Baggage Fee Revenues Rose by Nearly 40 Percent Last Year
Around $29 billion in global airline revenue came from baggage fees
Airlines across the globe raked in almost $103 billion in ancillary revenue in 2022, with around $29 billion coming from baggage fees.
According to a report from airline consultation firm IdeaWorksCompany and car rental and mobility solutions company CarTrawler, carriers across the world earned an estimated $102.8 billion in revenue from the sale of goods and services including seat selection charges, additional onboard refreshments, and baggage fees.
Of these ancillary fees, baggage fees amounted to $29 billion of airline revenues last year, accounting for around 4.2 percent of global airline revenue overall. This represents a 39 percent increase compared to 2021, when global baggage fee revenue was estimated at around $20.9 billion.
Baggage fees can typically be grouped into three different types of charges: checked baggage, extra fees for heavy or oversized checked baggage, and large carry-on luggage. The report analyzed baggage fees and other additional charges applied by 122 airlines worldwide.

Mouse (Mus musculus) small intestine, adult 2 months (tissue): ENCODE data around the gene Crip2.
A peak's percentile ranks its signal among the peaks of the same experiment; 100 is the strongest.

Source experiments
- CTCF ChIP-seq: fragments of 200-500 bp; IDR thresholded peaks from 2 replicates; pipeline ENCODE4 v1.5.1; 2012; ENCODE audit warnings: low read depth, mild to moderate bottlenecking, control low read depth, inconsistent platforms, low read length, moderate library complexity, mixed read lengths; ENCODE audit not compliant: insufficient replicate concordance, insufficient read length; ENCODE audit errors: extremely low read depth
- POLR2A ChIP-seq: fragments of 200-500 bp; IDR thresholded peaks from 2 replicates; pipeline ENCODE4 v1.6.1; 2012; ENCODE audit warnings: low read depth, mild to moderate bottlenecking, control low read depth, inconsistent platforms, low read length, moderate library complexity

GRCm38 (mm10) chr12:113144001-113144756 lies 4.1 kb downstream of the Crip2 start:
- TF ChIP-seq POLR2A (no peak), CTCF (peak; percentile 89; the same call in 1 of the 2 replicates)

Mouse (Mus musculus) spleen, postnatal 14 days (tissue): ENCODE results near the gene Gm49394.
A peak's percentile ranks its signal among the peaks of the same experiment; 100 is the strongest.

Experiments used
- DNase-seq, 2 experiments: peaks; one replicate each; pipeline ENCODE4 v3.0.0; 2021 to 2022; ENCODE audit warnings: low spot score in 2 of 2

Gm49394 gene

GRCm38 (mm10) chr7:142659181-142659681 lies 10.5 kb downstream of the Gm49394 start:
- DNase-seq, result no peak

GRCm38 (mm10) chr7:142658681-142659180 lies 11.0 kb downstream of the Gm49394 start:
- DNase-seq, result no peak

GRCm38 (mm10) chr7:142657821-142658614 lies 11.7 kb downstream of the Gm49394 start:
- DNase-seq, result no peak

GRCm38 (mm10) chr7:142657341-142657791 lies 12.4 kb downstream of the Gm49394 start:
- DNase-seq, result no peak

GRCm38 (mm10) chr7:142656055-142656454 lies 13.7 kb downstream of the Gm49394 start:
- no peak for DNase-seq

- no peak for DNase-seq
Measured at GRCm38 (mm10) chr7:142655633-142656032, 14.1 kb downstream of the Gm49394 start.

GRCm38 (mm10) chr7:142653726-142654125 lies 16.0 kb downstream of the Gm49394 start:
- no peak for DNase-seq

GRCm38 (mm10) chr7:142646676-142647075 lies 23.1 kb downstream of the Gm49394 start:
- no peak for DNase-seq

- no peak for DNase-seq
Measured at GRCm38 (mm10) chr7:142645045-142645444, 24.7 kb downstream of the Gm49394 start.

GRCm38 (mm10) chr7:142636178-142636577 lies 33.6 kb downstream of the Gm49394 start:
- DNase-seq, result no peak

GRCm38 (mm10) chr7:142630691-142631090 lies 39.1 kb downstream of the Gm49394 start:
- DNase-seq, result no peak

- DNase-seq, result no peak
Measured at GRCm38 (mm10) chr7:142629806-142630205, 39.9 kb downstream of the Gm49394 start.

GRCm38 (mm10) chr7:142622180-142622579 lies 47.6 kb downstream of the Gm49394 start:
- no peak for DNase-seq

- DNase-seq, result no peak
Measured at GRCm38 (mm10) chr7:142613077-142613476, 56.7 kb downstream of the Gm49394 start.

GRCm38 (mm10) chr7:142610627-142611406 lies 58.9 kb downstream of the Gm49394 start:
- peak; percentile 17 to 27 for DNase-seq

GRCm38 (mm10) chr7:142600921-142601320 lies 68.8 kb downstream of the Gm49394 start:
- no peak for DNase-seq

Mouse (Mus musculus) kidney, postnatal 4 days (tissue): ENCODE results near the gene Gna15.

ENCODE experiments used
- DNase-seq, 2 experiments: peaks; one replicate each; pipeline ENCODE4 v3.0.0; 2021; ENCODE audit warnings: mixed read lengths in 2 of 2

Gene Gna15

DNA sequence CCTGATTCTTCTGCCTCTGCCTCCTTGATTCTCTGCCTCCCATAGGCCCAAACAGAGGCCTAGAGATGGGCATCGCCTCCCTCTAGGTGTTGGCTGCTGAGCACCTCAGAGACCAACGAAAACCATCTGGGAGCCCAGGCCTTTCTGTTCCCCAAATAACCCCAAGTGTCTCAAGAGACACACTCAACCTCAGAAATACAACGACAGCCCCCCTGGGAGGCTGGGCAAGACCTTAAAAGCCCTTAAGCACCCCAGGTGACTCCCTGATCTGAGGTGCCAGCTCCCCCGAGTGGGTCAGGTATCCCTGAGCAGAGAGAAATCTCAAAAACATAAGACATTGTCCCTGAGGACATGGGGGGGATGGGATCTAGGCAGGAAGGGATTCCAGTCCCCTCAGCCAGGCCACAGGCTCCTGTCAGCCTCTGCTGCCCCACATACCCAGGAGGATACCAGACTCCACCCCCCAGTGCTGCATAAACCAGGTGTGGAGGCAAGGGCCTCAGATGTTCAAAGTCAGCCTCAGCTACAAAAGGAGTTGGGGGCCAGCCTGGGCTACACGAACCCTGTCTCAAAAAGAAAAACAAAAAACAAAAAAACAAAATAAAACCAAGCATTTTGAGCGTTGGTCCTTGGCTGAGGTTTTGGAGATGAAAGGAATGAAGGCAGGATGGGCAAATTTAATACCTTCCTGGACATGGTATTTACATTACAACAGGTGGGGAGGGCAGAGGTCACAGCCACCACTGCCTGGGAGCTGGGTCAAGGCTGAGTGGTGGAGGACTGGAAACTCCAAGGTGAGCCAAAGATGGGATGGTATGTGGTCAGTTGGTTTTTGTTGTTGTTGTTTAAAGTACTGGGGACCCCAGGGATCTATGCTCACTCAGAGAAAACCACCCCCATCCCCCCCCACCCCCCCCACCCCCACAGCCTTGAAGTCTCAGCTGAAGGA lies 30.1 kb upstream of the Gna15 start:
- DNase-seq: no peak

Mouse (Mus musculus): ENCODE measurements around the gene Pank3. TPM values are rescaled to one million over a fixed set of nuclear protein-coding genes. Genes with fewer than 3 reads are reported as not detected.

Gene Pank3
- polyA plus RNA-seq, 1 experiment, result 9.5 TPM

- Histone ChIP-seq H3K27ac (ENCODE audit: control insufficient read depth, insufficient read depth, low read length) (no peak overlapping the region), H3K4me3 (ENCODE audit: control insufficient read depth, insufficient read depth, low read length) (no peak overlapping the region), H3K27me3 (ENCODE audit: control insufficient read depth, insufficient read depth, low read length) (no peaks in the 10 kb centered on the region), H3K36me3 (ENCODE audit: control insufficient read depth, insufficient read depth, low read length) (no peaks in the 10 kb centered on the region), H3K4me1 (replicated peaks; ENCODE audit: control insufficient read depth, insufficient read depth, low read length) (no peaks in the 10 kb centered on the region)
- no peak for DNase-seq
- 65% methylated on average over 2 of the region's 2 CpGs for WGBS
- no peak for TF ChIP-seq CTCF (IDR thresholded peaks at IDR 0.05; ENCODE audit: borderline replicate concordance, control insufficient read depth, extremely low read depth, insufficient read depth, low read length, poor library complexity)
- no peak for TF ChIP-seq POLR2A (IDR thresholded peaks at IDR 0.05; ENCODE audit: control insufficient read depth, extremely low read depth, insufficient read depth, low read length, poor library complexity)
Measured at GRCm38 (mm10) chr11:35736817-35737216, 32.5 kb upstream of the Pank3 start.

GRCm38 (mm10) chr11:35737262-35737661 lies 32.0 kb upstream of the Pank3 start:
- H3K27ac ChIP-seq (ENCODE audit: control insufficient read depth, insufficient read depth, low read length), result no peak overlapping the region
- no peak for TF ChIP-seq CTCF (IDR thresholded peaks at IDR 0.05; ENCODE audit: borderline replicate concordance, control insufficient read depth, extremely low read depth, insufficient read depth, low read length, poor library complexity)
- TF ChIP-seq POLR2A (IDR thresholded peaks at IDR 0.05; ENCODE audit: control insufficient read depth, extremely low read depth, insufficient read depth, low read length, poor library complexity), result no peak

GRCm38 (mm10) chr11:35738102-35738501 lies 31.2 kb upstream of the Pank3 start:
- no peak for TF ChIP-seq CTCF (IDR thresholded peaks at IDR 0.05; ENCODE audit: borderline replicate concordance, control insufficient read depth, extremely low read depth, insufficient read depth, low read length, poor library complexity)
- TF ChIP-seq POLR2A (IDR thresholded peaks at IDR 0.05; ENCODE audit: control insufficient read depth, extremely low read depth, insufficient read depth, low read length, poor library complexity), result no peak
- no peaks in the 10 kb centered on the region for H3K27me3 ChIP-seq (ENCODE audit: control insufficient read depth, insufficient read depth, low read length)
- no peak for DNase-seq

One obvious reason for the 39 percent increase in baggage fee revenue last year is the aviation industry’s rebound from the Covid-19 pandemic. Another factor driving the growth: more airlines across the globe are adapting their baggage policies.
While baggage fees have long been used as a revenue source for low-cost carriers, a growing number of premium airlines are also implementing baggage fees on certain flights and fares. For example, Turkish Airlines introduced its EcoFly fare option on European routes last year, allowing passengers to opt for a lower fare that excludes checked baggage and seat selection. A similar fare—Business Light—was introduced by Finnair as a cheaper alternative to Business Class fares on routes to Europe and Asia.
Baggage fees are now standard practice for airlines across Europe, North America, and Latin America, including American Airlines, United Airlines, Delta Air Lines, Avianca, and British Airways. However, carriers in the Asia-Pacific region, such as Singapore Airlines and Qantas, as well as Middle Eastern carriers like Emirates and Qatar Airways, still include baggage allowances on all fares.
One reason baggage fees haven’t picked up in Asia like they have in other regions could be lower competition from low-cost carriers, with these types of airlines comprising just 23 percent of Asian air traffic in 2021, compared to 38 percent in Europe.
The authors of the report estimate baggage fee revenue will continue to grow in 2023, and that it will surpass the record $32.9 billion the industry achieved in 2019.
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